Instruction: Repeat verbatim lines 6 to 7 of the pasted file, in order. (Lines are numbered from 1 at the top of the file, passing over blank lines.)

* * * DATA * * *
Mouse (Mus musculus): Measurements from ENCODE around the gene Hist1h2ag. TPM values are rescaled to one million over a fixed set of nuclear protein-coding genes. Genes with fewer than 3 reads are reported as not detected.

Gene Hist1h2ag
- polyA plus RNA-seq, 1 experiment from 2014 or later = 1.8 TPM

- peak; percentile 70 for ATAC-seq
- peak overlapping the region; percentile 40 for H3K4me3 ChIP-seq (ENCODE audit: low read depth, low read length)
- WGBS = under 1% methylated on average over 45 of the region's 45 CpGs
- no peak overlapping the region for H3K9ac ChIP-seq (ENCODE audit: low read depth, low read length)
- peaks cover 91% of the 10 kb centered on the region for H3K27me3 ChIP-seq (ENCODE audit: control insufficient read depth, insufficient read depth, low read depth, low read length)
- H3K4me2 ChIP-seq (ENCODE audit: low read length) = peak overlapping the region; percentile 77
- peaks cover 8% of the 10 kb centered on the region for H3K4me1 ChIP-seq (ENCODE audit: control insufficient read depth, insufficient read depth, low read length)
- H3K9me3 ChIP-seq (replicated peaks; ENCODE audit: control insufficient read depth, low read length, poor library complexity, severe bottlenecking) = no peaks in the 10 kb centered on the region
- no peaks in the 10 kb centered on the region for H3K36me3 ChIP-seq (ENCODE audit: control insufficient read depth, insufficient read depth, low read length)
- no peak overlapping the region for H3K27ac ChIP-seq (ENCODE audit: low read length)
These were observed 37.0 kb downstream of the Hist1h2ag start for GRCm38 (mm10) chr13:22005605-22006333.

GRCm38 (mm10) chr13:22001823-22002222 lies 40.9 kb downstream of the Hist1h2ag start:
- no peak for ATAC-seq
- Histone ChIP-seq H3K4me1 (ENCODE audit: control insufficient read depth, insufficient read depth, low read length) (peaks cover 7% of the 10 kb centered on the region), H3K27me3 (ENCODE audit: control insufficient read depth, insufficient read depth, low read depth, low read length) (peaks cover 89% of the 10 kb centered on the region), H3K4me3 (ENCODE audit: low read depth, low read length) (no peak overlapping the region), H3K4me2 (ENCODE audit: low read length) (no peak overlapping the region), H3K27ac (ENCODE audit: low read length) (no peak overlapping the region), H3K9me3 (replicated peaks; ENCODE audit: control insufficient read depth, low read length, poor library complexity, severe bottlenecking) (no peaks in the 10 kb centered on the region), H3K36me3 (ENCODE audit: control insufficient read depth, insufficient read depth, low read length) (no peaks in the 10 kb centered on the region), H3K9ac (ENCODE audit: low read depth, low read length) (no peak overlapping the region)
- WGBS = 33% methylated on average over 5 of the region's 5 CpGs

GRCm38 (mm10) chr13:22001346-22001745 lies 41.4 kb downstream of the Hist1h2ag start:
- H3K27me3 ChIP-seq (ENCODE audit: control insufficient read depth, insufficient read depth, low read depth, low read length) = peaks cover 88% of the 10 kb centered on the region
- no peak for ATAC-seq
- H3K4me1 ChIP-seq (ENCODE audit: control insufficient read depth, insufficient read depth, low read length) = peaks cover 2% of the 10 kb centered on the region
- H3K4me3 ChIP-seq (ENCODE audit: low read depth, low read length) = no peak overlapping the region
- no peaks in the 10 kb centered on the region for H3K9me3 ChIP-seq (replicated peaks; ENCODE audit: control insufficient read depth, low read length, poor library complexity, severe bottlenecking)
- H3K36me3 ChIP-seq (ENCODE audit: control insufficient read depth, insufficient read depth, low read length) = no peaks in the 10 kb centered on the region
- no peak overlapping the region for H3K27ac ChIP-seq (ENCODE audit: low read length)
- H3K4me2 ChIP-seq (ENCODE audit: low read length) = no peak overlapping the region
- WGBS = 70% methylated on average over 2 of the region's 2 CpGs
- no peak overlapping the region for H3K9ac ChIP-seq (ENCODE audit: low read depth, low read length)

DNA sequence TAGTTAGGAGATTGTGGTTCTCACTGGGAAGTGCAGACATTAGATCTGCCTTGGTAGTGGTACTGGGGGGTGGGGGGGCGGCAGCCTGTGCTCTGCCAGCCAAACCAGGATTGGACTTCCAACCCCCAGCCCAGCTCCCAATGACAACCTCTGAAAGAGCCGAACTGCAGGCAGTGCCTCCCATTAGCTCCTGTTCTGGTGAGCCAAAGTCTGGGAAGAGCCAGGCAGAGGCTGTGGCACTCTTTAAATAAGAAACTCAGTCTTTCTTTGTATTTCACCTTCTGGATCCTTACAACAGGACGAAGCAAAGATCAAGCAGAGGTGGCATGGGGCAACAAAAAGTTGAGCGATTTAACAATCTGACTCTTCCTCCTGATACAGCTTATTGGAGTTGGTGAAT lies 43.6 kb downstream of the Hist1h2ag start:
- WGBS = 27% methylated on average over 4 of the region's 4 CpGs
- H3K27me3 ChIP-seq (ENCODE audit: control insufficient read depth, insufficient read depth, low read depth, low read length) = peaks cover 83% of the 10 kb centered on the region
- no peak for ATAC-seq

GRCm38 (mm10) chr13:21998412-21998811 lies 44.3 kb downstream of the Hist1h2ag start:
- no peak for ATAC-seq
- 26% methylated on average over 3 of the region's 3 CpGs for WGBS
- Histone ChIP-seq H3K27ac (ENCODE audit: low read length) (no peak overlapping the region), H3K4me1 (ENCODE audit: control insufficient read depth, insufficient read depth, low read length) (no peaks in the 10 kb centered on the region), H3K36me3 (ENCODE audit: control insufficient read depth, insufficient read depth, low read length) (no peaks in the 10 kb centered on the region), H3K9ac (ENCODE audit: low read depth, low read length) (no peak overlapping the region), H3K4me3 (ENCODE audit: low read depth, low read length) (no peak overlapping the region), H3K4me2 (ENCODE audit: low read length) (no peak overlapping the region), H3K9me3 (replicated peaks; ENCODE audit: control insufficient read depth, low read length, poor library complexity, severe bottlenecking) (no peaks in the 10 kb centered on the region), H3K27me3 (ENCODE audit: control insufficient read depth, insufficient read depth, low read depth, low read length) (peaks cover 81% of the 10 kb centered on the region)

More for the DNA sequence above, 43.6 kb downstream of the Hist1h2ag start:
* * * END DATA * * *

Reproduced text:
- WGBS = under 1% methylated on average over 45 of the region's 45 CpGs
- no peak overlapping the region for H3K9ac ChIP-seq (ENCODE audit: low read depth, low read length)